It’s not easy being John McCain these days. The self-styled “maverick” faces a classic Catch-22, which he will have to somehow resolve if he wants to be elected president.
As we conservatives see it, McCain has gotten this far in his political career by kicking us in the teeth for the amusement of the mainstream media, which has repaid him for the entertainment by treating him with kid gloves and hyping him as a principled maverick.
Whether one agrees or disagrees with this perception, it is clear that now that McCain has captured the Republican nomination, he faces a dilemma.
The problem in a nutshell: he desperately needs the backing of the very conservatives he has infuriated time and time again over the last few years. We’re not talking about tepid support either. John McCain needs conservatives to pour money into his campaign, and to rabidly defend him when he’s under attack — and of course, vote for him. Achieving this won’t be easy. In order to patch things up with conservatives, McCain will need to cater to us by making meaningful gestures that show his heart is in the right place and by shifting his positions a bit on key issues, in order to placate our very valid concerns about him.
BUT — if and when he actually attempts to start trying to reach out to conservatives, he risks losign what made him attractive in the first place; McCain’s appeal to independents and moderate Democrats is directly based on liberals in the mainstream media saying nice things about him based on the fact that he DOESN’T try make conservatives happy.
What to do? McCain has a hellish balancing act to pull off.
If conservatives don’t vote for him en masse and fill up his campaign coffers, he is probably going to lose in November.
However, if he tries to openly appeal to the conservatives that he needs to win, his real base, the mainstream media, will voice their displeasure, which will turning off the middle-of-the-road voters that McCain has been counting on to put him in the White House. A lose-lose situation.
The situation is further complicated by the fact that McCain’s “honorary Democrat” status, which the mainstream media has bestowed upon him for criticizing other Republicans, has officially been removed now that he wears the mantle of presumptive nominee.
That’s why, for the first time in at least a decade, you’re seeing the mainstream media smear John McCain with the same sort of poorly written, lightly sourced hatchet pieces that are typically aimed at other Republicans.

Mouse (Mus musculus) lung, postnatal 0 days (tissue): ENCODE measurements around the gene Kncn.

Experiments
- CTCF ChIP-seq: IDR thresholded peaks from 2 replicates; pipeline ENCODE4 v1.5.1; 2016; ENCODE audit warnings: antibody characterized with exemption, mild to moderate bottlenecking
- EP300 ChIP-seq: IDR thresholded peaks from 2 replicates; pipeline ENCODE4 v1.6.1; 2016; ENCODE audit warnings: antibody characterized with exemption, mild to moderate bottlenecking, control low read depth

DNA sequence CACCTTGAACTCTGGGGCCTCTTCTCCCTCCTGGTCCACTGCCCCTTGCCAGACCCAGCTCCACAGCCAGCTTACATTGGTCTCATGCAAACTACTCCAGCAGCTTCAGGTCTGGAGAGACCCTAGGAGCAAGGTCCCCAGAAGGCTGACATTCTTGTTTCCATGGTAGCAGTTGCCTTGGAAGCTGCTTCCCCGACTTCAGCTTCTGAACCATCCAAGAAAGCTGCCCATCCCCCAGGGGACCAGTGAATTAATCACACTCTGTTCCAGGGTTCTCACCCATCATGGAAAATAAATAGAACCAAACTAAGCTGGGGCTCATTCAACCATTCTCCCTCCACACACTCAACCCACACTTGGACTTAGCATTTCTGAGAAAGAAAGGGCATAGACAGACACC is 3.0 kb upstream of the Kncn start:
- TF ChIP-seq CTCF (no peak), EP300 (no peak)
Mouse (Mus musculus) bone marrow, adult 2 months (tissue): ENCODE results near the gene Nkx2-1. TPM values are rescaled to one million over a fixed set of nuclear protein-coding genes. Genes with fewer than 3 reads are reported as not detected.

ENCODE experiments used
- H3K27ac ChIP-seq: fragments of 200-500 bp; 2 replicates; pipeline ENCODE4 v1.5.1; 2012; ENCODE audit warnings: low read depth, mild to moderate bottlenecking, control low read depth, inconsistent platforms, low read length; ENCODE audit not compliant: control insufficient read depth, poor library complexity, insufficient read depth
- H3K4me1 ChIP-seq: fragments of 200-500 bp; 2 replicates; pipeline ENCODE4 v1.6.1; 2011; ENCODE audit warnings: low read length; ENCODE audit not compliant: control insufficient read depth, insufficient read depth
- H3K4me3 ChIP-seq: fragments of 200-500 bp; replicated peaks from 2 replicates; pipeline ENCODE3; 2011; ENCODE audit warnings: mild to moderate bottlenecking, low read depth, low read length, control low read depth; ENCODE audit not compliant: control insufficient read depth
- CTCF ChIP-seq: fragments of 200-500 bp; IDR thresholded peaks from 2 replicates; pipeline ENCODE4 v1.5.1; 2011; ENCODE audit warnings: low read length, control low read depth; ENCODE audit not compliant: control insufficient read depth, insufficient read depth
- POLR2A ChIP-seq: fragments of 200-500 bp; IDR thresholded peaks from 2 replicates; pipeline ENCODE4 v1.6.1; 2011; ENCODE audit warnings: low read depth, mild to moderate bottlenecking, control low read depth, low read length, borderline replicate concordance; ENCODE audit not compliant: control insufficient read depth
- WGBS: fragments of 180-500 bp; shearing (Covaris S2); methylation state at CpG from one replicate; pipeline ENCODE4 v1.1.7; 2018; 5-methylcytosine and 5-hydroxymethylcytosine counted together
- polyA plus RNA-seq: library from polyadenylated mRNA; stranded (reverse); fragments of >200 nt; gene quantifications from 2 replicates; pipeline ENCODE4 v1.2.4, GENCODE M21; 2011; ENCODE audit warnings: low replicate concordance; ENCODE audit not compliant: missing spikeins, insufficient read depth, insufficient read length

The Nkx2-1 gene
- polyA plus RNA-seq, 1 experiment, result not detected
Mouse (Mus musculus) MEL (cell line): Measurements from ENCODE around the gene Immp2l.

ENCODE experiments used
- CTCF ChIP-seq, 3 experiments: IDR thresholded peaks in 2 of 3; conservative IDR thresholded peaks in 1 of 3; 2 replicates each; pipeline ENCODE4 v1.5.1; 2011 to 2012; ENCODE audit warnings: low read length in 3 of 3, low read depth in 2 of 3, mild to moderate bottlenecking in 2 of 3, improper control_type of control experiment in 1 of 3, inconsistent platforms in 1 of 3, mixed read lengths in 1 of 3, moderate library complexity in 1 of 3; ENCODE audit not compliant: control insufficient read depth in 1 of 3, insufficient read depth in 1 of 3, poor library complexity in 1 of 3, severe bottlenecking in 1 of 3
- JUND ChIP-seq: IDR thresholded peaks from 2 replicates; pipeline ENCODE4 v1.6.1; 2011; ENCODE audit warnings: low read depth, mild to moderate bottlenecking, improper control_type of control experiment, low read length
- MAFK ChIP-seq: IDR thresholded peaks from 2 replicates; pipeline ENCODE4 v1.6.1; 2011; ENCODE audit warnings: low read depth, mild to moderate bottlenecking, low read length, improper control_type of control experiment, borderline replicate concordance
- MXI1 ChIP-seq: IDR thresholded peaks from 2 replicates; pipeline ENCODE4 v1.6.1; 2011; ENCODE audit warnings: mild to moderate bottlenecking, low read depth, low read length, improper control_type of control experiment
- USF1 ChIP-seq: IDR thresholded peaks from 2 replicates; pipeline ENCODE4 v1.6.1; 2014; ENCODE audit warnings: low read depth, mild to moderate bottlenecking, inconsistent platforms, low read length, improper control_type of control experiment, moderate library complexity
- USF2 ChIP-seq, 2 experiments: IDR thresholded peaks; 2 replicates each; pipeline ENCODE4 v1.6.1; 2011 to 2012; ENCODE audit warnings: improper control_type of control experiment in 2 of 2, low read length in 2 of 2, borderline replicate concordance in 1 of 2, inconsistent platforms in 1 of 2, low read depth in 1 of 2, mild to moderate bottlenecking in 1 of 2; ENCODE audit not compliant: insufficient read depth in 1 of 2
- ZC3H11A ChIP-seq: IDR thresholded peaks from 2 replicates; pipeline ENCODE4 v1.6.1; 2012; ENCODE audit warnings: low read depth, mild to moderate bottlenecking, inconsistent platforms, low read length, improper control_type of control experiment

Today’s situation was completely predictable, so much so, that some of us predicted earlier that it would happen if McCain were the nominee almost two years ago — and it makes perfect sense if you think about it. After all, why would the liberals in the press settle for a “Democrat-light” like John McCain when they can have the real thing?
This puts John McCain in his enormous pickle, particularly if he ends up going toe to toe with Barack Obama. On paper, McCain would seem to be the superior candidate to Obama in almost every way. He’s incredibly experienced: Obama isn’t qualified to be President. McCain is a moderate and Obama is the most liberal man in the Senate. Obama makes empty promises about how he’ll unify the country because he’s such a wonderful guy and everyone loves him so much. McCain has forged more significant compromises between Republicans and Democrats than any other five senators combined.
You can go on and on with these examples, but Obama has one huge advantage over McCain: Obama inspires enormous enthusiasm on the Left, which means his voters will turn out for him and give him enough money to build a staggering war chest.
By contrast, conservatives were dispirited BEFORE John McCain became the nominee and now, the Right is sliding towards despondency.
How is John McCain going to change that? How can he change that? Given John McCain’s contrarian nature, a better question may be: does he even want to try to change it? If so, there’s not much evidence of it. Since he sewed up the nomination on Super Tuesday, McCain has done very little of significance to reach out to conservatives. As of now, there are few indications that he intends to do so.
That may lead to what the late, great Milton Friedman referred to as a “wonderful natural experiment.” Reagan has already proven, without a shadow of a doubt, that a strong conservative Republican can pull in independent voters and beat a liberal candidate hands down for the presidency. But, can a strong moderate Republican, one who doesn’t have firm support on his Right, do the same thing in 2008?
Despite all of his flaws, conservatives should certainly hope so.
If not, they should just remember Adam Smith’s words of wisdom when he was told that Britain would be ruined by an unhappy turn of events, “There is a great deal of ruin in a nation.”